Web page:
Pivot: Sounds

At the end of Inside the Actor’s Studio, James Lipton always asks his subject questions from the Bernard Pivot questionnaire before turning his subject over to the audience.  One of the questions is “what sound or noise do you love?” If my cats were on the stage, and could talk, you wouldn’t be surprised if they said “can opener.”  Sound is an important aspect of any writing process, from the writer’s environment to the words that appear on the paper.

I’m a bit of an audiophile. There are definitely genres that I don’t enjoy as much, but I can listen to quite a few musical pieces or songs that are a bit far afield from my usual fare.  I’d spent much of the early part of this year working on this project – a series of mix CDs for my friend, Kevin, and it has everything from singer-songwriter fare to electronica and industrial genres.  There’s not any rap or country in there, but there I could have easily put in a little bit of everything from my phase where I listened to rap/R&B or from memories I have from college.  This project also made me realize how much variety there is even within a genre, and how I sometimes grab inspiration from music in my writing.

Music is also a great escape. When I’m at work, I put on my headphones and plug in. My coworkers say that I remind them of an air traffic controller when I do this, but it helps me focus – and helps drown out some of the chit-chat that happens around the office.  But is music good for writing?  I’d venture to say yes.  When I write, I listen to music quite a bit.  In fact, Train’s “Ordinary” is playing as I write this.  However, I think deep, well-wrought writing takes a specific kind of music.  For NaNo novels and extended periods of writing, I focus on choral pieces (nothing in English), movie scores, and video game soundtracks.  One that has been particularly helpful in my writing has been the Final Fantasy 7 soundtrack due to the four-plus hours of play it provides.  If I write for four solid hours, I’m usually on track for a particularly high word count.  Those help when you’re trying to get from point A to point B.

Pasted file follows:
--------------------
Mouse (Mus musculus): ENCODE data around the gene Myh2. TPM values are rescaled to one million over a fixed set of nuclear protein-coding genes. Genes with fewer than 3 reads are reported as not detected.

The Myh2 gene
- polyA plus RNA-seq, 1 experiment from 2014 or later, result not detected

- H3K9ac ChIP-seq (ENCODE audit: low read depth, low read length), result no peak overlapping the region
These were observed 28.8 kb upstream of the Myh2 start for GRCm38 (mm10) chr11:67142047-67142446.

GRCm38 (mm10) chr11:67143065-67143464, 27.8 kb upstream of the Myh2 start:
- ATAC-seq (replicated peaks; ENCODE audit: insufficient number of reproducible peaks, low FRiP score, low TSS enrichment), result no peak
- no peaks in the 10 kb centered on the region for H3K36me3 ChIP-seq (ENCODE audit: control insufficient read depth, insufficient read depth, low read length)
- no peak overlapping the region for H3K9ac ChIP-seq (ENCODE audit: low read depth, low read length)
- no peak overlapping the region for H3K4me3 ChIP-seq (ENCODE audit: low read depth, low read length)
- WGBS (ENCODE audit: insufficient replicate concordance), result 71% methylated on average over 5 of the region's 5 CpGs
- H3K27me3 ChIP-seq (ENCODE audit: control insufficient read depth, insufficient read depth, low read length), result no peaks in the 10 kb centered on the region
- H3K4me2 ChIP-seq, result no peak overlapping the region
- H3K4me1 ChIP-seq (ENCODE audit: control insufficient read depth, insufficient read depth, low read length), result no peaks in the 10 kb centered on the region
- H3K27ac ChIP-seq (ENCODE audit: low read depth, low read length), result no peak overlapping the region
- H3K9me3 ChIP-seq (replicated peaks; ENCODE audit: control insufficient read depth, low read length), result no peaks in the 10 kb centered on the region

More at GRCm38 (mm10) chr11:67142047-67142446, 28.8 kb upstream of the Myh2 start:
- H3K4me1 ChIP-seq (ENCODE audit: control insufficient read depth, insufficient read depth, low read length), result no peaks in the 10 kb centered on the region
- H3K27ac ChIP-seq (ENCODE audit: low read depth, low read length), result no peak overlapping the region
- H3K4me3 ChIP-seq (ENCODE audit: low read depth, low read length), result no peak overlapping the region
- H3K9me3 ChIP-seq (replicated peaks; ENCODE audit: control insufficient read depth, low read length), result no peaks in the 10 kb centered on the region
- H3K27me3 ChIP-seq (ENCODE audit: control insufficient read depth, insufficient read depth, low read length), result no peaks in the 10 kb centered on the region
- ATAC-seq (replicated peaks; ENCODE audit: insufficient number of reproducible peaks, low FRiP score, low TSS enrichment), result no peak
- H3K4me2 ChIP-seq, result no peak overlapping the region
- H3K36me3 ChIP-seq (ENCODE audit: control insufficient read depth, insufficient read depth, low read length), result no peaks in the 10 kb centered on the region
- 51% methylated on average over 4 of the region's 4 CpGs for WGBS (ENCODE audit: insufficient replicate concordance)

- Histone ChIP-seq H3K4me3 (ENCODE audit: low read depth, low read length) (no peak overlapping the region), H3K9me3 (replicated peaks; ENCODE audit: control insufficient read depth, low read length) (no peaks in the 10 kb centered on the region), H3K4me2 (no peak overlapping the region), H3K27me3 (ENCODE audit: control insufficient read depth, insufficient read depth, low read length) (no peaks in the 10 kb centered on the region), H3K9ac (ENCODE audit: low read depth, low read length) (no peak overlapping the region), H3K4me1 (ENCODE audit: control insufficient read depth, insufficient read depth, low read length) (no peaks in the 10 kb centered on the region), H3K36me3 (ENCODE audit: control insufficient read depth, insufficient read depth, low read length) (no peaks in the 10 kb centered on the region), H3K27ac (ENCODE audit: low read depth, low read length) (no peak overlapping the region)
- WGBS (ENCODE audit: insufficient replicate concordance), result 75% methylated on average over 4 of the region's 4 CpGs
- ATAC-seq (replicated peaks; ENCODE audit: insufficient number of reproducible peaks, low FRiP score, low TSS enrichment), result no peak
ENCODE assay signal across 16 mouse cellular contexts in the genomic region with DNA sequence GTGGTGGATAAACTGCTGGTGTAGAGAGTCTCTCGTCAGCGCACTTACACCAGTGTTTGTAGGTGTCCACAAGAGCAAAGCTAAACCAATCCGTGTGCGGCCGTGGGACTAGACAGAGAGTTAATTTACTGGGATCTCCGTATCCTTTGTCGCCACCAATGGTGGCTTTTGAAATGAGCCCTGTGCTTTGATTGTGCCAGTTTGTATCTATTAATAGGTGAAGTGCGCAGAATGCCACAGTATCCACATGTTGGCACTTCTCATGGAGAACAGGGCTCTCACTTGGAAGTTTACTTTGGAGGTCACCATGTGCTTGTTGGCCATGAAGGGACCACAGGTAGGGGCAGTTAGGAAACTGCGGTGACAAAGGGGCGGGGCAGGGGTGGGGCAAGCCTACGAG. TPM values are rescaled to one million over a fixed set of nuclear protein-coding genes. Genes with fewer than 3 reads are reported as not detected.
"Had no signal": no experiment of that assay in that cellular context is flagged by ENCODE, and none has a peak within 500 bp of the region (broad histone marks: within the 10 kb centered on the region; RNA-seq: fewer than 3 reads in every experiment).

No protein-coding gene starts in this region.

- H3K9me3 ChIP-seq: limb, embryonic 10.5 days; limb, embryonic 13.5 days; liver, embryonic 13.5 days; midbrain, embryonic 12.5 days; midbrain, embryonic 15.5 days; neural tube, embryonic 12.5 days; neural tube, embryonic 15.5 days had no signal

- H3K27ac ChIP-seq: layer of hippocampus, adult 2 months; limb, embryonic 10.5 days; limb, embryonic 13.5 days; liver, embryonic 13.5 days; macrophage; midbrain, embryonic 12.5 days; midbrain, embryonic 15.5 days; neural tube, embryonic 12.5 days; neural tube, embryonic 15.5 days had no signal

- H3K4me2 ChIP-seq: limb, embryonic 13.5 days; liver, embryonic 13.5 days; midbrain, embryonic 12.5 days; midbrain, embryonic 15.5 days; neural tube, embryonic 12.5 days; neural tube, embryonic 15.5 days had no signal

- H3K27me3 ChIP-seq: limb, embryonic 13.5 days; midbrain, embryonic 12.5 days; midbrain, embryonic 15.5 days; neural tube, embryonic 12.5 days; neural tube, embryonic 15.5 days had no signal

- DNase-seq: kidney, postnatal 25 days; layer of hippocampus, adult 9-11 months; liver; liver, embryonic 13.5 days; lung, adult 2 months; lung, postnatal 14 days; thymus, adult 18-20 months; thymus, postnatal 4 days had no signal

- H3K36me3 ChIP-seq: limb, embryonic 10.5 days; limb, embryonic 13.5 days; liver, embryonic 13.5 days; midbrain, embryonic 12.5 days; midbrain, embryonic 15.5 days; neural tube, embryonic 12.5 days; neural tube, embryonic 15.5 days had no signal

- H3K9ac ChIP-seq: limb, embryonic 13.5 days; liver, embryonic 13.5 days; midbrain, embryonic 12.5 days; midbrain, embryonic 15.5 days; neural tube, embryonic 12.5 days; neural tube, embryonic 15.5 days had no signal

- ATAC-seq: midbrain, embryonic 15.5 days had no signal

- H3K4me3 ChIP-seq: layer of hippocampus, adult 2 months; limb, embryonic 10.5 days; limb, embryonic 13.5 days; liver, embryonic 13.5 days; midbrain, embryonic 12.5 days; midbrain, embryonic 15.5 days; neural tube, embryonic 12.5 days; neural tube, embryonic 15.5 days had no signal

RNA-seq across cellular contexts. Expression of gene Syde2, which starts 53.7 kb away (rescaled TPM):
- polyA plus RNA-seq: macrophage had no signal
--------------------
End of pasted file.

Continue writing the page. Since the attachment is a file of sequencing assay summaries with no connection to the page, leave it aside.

But sound in general is helpful.  When thinking about your writing, don’t think that the only soundtrack to your writing needs to be dialogue.  In just the past few minutes, I’ve heard the jingle-jangle of my cat’s collar, the low resonance of a car’s bass as it rolls down the street, the sound of someone closing their car door, and the whoosh of the air intake for my heating system.  It’s important to remember that sound goes a long way toward establishing setting.

There are many ways in which a writer can incorporate literary devices surrounding sound into their work, including alliteration and assonance, but one of the most common users amongst prose writers is onomatopoeia.  These are the words that are suggestive of the sounds that they represent.  A siren lets out a whoop, a rooster crows, a wave crashes, and all three phrases have words that imitate those actions.  These are the sound effects of your novel, in the same way that a Wilhelm scream lets a movie viewer know that the goon isn’t getting up anytime soon, or how the sound of a snake hissing lets the viewer know that the ancient jungle temple isn’t as abandoned as it seems.

For the record: what sound or noise do I love?  The sound of an analog clock (like a grandfather clock or a wall clock) as it ticks. It reminds me of my grandmother, an avid clock lover.

I’m going to provide a brief update on my work in a subsequent post, due mid-afternoon on June 1st.  For now, I wanted to leave you with a few musical selections that have helped me write:

Final Fantasy VII soundtrack

Final Fantasy VIII soundtrack

Carl Orff – Carmina Burana

Pandora Journey – Epic Music 1a

Pandora Journey – Epic Music 1b

Pandora Journey – Epic Music 2

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